Workplace Bullying

Workplace bullying can result in significantly detrimental consequences for an individual. Accordingly, it is important that both employers and employees understand the laws surrounding workplace bullying.

Who is covered by anti-bullying laws?

Both the Fair Work Act 2009 (‘FWA’) and the Industrial Relations Act 2016 (‘IRA’) contain similar provisions in relation to workplace bullying and anti-bullying claims.

As a general rule, the FWA applies to national system employees and employers (that is, employers and employees in the private sector). The IRA largely applies to Queensland government employees.

An employee/worker will only be covered by the national anti-bullying laws under the FWA if they work at a business or undertaking conducted:

  • by a constitutional corporation;
  • by the Commonwealth; or
  • by a body corporate incorporated in a territory or principally in a territory or Commonwealth place.

Queensland government departments and local councils will generally be covered by the IRA.

What is workplace bullying?

Workplace bullying occurs when:

  • an individual or group of individuals repeatedly behaves unreasonably towards a worker or a group of workers at work; AND
  • the behaviour creates a risk to health and safety.

Some examples of bullying include:

  • the use of abusive or offensive language or comments;
  • belittling or humiliating comments;
  • teasing;
  • pressuring someone to behave inappropriately;
  • malicious practical jokes;
  • unjustified criticism or complaints;
  • spreading rude and/or inaccurate rumours about an individual;
  • conducting a workplace investigation in a grossly unfair manner;
  • excluding someone from work-related events;
  • subjecting a worker to unreasonable work demands.

What is not workplace bullying?

Reasonable management action conducted in a reasonable manner is not workplace bullying.

An example of ‘management action’ includes performance appraisals and disciplinary proceedings for misconduct.

Who is a ‘worker’?

Under the FWA, a worker is:

  • an employee;
  • contractor or subcontractor;
  • employee of a contractor or subcontractor;
  • employee of a labour hire company who has been assigned to work in the person’s business or undertaking;
  • an outworker;
  • an apprentice or trainee;
  • a work experience student;
  • a volunteer (except a person volunteering with a wholly ‘volunteer association’ with no employees).

A member of the defence force is excluded from the definition of ‘worker’.

Does a worker/employee have to prove actual harm to their health and safety to establish workplace bullying?

No.

It is not necessary for an employee to prove actual harm to health and safety provided that a risk to health and safety created by bullying behaviour is demonstrated. A ‘risk’ to health and safety means the possibility of danger to health and safety. The risk must be real and not simply conceptual.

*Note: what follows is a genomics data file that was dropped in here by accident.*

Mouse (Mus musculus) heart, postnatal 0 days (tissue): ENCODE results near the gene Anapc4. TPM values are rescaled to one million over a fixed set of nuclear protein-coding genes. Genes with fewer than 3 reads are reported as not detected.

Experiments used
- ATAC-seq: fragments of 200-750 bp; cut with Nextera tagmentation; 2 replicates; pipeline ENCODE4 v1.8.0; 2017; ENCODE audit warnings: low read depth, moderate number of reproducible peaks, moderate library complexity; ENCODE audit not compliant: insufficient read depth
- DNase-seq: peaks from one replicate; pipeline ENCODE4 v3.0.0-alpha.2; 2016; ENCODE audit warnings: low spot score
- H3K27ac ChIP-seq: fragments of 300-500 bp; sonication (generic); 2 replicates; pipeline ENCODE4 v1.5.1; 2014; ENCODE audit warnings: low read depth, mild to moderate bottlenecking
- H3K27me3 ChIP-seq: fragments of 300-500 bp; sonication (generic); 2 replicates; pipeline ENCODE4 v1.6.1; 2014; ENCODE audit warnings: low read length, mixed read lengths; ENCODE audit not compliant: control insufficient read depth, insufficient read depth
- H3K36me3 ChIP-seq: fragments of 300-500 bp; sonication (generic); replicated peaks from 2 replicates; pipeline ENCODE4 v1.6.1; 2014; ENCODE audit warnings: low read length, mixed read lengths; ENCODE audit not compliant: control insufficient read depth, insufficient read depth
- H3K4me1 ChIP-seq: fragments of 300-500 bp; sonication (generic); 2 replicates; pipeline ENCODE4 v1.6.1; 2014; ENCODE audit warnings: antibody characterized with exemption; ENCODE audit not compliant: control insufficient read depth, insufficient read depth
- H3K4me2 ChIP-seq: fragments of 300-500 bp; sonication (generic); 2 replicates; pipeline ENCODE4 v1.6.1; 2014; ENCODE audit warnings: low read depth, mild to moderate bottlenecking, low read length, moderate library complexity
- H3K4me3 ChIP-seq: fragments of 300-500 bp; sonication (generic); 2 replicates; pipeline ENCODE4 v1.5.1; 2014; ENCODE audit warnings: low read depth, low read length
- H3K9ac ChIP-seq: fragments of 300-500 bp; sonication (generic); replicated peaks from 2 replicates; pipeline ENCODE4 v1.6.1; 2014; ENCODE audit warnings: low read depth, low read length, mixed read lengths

What can a person do if they are bullied in the workplace?

Under the FWA a person can apply to the Fair Work Commission (FWC) for an ‘order to stop bullying’. There is no timeframe for an application of this nature to be made.

An applicant for an ‘order to stop bullying’ must be the person who reasonably believes that they are being bullied at work. It is necessary that the applicant holds an actual and genuine belief which is reasonable.

What orders can be made by the Fair Work Commission?

The FWC has the power to make a wide variety of different orders to ‘stop bullying’ (such as orders not to make contact, not to attend certain areas etc) but it cannot order an employer to make a financial payment to an employee. The purpose of an ‘order to stop bullying’ is not to punish a person but rather to stop the bullying behaviour.

If a party is aggrieved by a decision to make an ‘order to stop bullying’ they may appeal the decision. An appeal must be lodged within 21 days after the date the decision being appealed was issued.

What about State employees?

Employees and employers of the Queensland Government are generally covered by the IRA and matters will be heard in the Queensland Industrial Relations Commission (‘QIRC’). As with the FWC, the QIRC can make a broad range of orders to stop the bullying but it cannot make an order requiring the payment of a pecuniary amount to prevent the employee from being bullied in the workplace.

Get help

Workplace bullying laws and applications for ‘stop bullying’ orders can be complex and difficult. Strict time limits apply for respondents who are responding to such claims and legal advice should be obtained. Should you wish to obtain legal advice in relation to a workplace bullying matter, you should contact a Gilshenan & Luton employment lawyer who will assist you.